Tag Archives: British Blind Sport

First Steps Goes National! – British Blind Sport

Take your child's First Steps towards a happy and active life!

British Blind Sport take their First Steps right across the country!

At BBS we are helping children with sight loss get active with a free sport and fitness pack delivered straight to their door. Our First Steps pack helps children to build confidence, develop skills and, most importantly, have fun.

If your child is aged 3 – 11 with a visual impairment and wants to become active for life, then it’s time for them to start their journey with Jangles!

Sign up now to our First Steps project and receive;

  • Audible Ball (aka Jangles)  A bright and bouncy ball called Jangles with ball-bearings inside to allow the child to hear the ball.
  • Exciting Activity Booklet – Simple and enjoyable games that encourage the entire family to play together.
  • Progress Stickers
  • Progress Poster -Tracking each child’s achievements to encourage habitual behaviour with a fun sticker chart
  • 1-1 support from our First Steps Officer

Email: firststeps@britishblindsport.org.uk

Call: 01926 424247

For more information, visit: http://www.bit.ly/BBSFirstSteps

BBS’ aim is that the First Steps pack will help children learn the basics in a fun and supportive environment so that they can grow in confidence and capability and then be able to take their next steps to a healthy lifestyle by joining into activities and sports clubs in their local areas.

Feedback from a parent whose child has participated in the programme said, “My little one can now kick a ball, which he couldn’t manage at the start of this project. He can now confidently throw the ball very well and if close enough, he can catch the ball.  This is amazing progress for my little boy.”

Another said, “Our daughter now attends disability football with Wolves FC after we learnt about it at the Have a Go Day. She also goes swimming and we had the confidence to move her from the toddler class to being in the pool with her own age group.”

Alaina MacGregor, Chief Executive Officer at British Blind Sport, is looking forward to seeing the impact that the project has across the nation.  Alaina said, “First Steps is a project very close to our hearts at British Blind Sport and we’re so pleased to see it develop nationwide.  It has had huge success in the areas it has previously been introduced to, with all members of the family benefitting from the unique aspects of the project.  Siblings are able to play together more independently, parents are able to see a marked different in their child’s physical ability and children with a visual impairment grow in confidence and ability so much that they are able to join in with local, accessible activities, which they may not have felt comfortable or able to do before they met Jangles!”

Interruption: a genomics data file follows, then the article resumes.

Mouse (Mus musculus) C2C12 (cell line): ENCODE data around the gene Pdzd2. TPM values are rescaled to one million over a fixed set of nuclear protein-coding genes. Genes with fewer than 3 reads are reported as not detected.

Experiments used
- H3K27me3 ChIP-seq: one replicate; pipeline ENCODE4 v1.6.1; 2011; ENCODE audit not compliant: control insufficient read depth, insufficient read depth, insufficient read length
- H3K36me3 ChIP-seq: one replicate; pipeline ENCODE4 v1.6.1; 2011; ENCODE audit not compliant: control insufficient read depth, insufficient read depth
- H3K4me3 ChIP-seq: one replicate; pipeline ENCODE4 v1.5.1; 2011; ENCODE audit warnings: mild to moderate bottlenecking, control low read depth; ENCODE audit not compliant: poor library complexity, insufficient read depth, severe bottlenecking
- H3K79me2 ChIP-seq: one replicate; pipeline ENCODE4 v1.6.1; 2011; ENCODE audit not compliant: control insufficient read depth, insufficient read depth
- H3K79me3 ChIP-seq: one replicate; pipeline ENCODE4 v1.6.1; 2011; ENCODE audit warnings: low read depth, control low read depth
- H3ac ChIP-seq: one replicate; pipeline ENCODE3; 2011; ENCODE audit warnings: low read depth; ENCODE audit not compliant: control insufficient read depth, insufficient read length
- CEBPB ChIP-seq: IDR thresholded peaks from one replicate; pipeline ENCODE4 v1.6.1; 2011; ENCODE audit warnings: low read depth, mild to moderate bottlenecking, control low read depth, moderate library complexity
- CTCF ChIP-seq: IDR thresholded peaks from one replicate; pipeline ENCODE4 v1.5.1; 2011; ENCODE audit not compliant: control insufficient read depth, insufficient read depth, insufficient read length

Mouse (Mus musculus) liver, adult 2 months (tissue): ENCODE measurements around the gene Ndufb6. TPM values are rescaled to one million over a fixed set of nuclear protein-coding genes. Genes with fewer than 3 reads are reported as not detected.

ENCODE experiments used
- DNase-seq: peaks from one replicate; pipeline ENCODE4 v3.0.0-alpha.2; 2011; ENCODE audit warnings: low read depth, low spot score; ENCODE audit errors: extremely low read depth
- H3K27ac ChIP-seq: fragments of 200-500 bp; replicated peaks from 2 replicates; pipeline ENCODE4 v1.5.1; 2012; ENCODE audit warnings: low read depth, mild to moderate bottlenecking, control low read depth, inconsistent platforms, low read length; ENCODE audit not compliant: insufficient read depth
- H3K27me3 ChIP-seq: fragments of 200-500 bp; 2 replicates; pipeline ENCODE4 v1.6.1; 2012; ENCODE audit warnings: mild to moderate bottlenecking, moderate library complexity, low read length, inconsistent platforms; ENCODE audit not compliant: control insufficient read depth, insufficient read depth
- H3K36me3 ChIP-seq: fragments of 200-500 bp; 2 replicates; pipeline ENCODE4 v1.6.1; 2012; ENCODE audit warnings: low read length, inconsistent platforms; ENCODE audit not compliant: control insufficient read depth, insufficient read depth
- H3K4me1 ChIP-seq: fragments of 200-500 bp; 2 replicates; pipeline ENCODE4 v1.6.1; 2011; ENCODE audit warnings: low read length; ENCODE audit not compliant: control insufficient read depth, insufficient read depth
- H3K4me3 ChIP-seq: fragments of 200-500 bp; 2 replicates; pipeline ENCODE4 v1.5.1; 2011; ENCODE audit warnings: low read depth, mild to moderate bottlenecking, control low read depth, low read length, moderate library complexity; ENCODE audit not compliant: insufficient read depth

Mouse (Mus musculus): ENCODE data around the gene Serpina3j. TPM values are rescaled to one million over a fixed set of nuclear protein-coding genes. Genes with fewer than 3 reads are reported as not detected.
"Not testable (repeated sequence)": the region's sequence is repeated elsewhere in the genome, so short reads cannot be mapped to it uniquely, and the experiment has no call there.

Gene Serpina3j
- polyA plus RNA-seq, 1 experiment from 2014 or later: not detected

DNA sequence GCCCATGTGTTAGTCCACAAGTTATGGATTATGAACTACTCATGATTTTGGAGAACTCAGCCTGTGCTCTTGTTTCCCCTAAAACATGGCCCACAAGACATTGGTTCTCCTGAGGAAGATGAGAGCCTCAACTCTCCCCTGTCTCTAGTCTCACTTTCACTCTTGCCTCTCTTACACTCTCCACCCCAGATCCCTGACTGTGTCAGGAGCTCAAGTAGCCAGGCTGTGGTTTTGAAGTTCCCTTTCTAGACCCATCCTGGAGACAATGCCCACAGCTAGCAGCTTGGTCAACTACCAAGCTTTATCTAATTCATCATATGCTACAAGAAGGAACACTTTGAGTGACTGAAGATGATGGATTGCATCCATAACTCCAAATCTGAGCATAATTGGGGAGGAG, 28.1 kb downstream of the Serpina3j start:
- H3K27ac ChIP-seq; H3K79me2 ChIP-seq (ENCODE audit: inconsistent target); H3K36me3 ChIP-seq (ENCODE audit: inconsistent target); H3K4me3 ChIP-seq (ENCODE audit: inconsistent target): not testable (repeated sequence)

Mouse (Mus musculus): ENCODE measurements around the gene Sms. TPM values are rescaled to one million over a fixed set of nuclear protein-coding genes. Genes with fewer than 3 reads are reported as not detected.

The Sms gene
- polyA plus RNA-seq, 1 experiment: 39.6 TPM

Jane Jacobs, First Steps Officer, said, “I’m really excited to be taking First Steps nationally.  It is a lovely project and we’ve already seen the difference it has made to the families in the regional roll out.  Now, we get to meet and help families all across the UK and show them the difference that physical activity can have upon their child’s development and general happiness.  I can’t wait to start meeting the families and help them take their first steps toward an active life!”

For more information, visit: http://www.bit.ly/BBSFirstSteps

 

Best Practice Leisure Guidelines

RNIB BBS & Metro Blind Sport's Best Practice Leisure Guidelines

Best Practice Covid-19 Leisure Guidelines from RNIB, BBS and Metro Blind Sport

Covid-19: Supporting your blind and partially sighted members and participants. With a little support blind and partially sighted people can stay safe whilst being active.

 

1. Visual indicators and awareness

Be aware of who could be blind and partially sighted

It’s important to remember that blind and partially sighted people don’t necessarily “look blind”. Not all blind and partially sighted people wear dark glasses, have a cane or a guide dog, so be mindful that it may not always be obvious.

If you think that someone might require assistance or they have a visual indicator (which includes wearing the sunflower lanyard), a simple introduction and “Is there anything I can assist you with?”, can go a long way.

Staff Introduce yourself as customers may not see your uniform/name tag – “Hi I’m Steve, I’m your Duty Manager, is there anything I can do to help today?”.

Social distancing Research carried out by RNIB found that almost two-thirds of blind or partially sighted people say they’ve found maintaining a social distance difficult – guide dogs are amazing animals, but they are unaware that social distancing is in force.
Potential announcements such as: “Please maintain your social distance and consider others around you.” could help to support all your members.

For more information on the challenges of social distancing, please refer to RNIB’s short video:

‘How to socially distance when this is your view’

 

2. Inside the facility and customer experience Guiding